Having survived last month’s polar vortex and with Punxsutawney Phil recently predicting six more weeks of winter weather, state, county and local officials are keeping an eye on the toll this winter’s weather has taken on their supplies and budgets.
Montgomery County has used slightly less than 50,000 tons of road salt since the winter season started in November, said Keith Compton, the chief of the Division of Highway Services in the county’s Department of Transportation.
At $52 a ton from the county’s supplier at the Port of Baltimore, that’s about $2.6 million worth of salt so far this winter.
The county tries to keep about 30,000 tons on hand so it will always be prepared for a major storm.
“That’s the comfort zone,” Compton said.
County road crews responded to eight weather events in January, and also had to deal with a lot of ice created by the unseasonably cold temperatures that sometimes dipped into the single digits, Compton said.
The State Highway Administration has had to use liquid magnesium, designed to make salt effective at much lower temperatures, in the state’s metropolitan areas where it’s usually not needed because the temperature of the pavement doesn’t generally get as cold as it has this year, said spokesman David Buck.
About the only bright side has been that the cold temperatures have usually made the snow fluffy and easier to plow, he said.
Buck said the winter has been a tough one around the state, with Garrett County accumulating more than 100 inches of snow and Ocean City getting about 13 inches.
The highway agency has activated its emergency operations center 24 times since November to coordinate the response to a weather event, Buck said.
The agency already has spent about $70 million on winter operations, and has used about 288,000 tons of salt to treat the 17,000 “lane miles” of roads around the state that it’s responsible for, Buck said.
Different types of weather call for different responses from road crews, Compton said.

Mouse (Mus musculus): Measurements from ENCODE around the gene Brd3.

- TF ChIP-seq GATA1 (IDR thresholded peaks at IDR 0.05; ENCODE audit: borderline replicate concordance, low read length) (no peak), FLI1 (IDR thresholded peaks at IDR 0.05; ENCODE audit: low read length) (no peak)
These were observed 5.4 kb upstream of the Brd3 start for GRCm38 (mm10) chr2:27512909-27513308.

When they’re dealing with snow, crews can plow the roads and then put down a light covering of salt, Compton said. But the only treatment for ice is salt.
“It’s really all about the management of the pavement,” Compton said.
Keeping roads plowed and salted is important to helping keep the county’s transit system open. That means that a severe storm won’t damage the county economically by shutting down businesses or keeping workers and customers from getting to work, Compton said.
But most important is making sure people can get wherever they need to go safely.
“It’s all about public safety,” he said.
Takoma Park has gone through about 450 tons of the mix of salt and sand that it puts on roads, said Daryl Braithwaite, the city’s director of public works.
This year’s cold temperatures have meant that crews have had to work more days of extra shifts to keep treating roads where ice would often re-freeze at night after it partially melted during the day, she said.
That has forced the city to already spend close to the nearly $33,000 it had budgeted for salt and the $20,000 for overtime, Braithwaite said Monday.
The city usually plans for about three storms per year with overtime and heavy treatment of streets, a point that’s already been reached.
“At this point in the year, we’ve pretty much spent all that we’ve budgeted,” she said.
With forecasts calling for the possibility of more snow this weekend, Buck said the highway agency’s crews will be out to deal with whatever weather comes.
“All we can do is look at the next forecast,” he said.